Posts Tagged ‘arts advocacy’

Arts Advocacy Brings More Money to Arts Statewide – What that means for the Triangle

 

By Ella Fang

Hand drawing money, isolated on white background

You may have heard the news that the NC General Assembly increased the North Carolina Arts Council budget in its last session.  Specifically, the new budget included these changes:

  • The Biennium (2 year) budget included a total increase of $800,000 non-recurring funding, including a $500,000 increase in Grassroots Arts Funds
  • Allocation of $715,422 for A+ Schools.
  • Total arts funding in the 2015 – 2017 Biennium budget went up $1,515,422 – a 14% increase in funding for grants and programs at the North Carolina Arts Council.

But what does this mean for the Triangle?

 

More Grassroots Funding for Triangle arts organizations

The Grassroots Arts Program (GAP) provides per capita-based funding for arts programming to all 100 counties across North Carolina ensuring opportunities for citizens to experience the arts in their own communities.  Grassroots money helps local arts organizations provide a diverse menu of arts opportunities, such as festivals, classes and performances, and also supports arts in schools, administrative overhead, and sub-grants to community agencies.  Grassroots funds are distributed to a designated arts organization in each county, which uses the funds for local programs and also regrants part of the money out to other organizations.   “Counties with more than 60,000 population are required to sub-grant/re-grant 50% of these funds. For some arts organizations, Grassroots funding is their only source for operating funds” said Leigh Ann Wilder, Arts in Communities Director at NC Arts Council.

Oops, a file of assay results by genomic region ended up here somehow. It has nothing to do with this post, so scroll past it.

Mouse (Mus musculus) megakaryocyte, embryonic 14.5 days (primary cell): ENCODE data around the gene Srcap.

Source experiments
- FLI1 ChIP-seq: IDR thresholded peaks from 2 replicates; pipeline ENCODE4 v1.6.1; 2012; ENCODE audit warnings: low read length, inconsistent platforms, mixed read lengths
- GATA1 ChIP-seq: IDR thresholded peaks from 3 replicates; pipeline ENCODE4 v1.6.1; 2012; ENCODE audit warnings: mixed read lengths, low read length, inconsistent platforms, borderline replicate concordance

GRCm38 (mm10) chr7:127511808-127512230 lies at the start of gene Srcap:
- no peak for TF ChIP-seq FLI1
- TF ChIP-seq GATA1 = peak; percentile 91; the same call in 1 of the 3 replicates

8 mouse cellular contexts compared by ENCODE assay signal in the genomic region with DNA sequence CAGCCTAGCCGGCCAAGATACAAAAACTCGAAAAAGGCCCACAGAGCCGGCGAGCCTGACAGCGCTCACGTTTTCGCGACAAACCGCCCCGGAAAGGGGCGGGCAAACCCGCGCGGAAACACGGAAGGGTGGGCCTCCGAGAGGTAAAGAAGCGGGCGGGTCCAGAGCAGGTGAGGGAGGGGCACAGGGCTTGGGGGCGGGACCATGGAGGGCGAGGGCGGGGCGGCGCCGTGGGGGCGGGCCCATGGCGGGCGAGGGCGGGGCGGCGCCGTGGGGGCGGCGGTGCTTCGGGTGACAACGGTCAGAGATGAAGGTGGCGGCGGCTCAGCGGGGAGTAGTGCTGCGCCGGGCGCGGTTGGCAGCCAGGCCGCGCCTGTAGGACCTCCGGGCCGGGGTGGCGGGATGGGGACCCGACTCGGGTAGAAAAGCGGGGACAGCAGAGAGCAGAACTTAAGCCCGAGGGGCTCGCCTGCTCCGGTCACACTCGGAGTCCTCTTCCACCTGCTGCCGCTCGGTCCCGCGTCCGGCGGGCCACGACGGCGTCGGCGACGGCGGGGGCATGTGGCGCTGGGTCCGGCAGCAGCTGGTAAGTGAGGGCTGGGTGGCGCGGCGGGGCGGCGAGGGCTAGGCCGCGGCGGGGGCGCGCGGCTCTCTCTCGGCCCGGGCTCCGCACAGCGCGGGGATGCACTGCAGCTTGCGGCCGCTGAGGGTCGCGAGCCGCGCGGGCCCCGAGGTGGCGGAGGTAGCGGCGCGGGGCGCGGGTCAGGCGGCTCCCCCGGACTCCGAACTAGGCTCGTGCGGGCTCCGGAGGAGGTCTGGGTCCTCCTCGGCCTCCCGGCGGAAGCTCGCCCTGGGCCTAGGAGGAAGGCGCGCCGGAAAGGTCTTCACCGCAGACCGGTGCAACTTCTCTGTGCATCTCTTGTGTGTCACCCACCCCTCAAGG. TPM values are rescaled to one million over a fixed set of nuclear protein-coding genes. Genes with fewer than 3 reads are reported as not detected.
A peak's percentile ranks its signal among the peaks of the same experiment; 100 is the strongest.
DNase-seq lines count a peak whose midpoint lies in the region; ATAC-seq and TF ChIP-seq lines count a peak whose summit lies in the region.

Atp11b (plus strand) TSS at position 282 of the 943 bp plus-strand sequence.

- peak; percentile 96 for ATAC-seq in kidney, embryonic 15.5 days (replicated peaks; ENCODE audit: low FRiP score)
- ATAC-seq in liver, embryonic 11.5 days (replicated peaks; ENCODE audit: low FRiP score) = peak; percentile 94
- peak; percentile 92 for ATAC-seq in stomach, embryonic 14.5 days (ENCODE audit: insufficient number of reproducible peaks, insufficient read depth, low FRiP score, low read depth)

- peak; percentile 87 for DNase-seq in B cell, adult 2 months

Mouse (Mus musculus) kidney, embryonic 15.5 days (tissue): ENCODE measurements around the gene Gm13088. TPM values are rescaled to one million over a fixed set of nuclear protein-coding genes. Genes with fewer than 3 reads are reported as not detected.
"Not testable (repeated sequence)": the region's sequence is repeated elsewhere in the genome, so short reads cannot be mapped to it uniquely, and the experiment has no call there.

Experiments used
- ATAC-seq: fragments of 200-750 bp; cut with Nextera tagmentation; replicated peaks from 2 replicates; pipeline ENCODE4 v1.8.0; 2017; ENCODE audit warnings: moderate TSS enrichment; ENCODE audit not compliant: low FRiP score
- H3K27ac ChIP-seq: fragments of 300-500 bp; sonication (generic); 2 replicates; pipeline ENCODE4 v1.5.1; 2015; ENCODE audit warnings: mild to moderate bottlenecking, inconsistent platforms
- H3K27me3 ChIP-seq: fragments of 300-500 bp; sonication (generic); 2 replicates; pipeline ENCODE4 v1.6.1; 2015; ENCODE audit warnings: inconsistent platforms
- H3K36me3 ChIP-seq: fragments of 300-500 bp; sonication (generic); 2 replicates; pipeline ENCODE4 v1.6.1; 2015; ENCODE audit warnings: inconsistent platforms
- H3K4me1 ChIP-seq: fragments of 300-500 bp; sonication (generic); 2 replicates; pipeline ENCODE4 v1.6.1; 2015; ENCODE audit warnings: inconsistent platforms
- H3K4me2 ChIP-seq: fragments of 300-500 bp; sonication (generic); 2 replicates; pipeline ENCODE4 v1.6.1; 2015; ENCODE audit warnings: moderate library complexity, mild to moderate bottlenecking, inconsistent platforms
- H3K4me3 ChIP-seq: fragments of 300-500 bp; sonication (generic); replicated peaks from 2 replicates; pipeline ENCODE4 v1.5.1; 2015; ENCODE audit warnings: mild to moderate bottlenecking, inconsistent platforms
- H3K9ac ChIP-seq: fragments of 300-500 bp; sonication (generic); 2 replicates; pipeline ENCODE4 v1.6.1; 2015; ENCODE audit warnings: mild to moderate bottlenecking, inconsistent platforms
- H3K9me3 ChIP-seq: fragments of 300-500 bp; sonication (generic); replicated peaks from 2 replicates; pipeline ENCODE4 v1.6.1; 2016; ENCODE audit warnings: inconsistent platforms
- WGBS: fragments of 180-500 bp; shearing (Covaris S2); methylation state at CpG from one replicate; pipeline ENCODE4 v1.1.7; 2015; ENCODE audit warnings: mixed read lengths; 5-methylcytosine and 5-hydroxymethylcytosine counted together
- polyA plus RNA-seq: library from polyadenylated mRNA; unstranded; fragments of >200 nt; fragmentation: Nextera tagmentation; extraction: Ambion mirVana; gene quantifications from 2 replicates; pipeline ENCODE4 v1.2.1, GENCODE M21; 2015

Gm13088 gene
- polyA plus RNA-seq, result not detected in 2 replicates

Cary - Diwali

The Diwali Festival in Cary. Hum Sub is a receipient of a grant from United Arts of Raleigh and Wake County.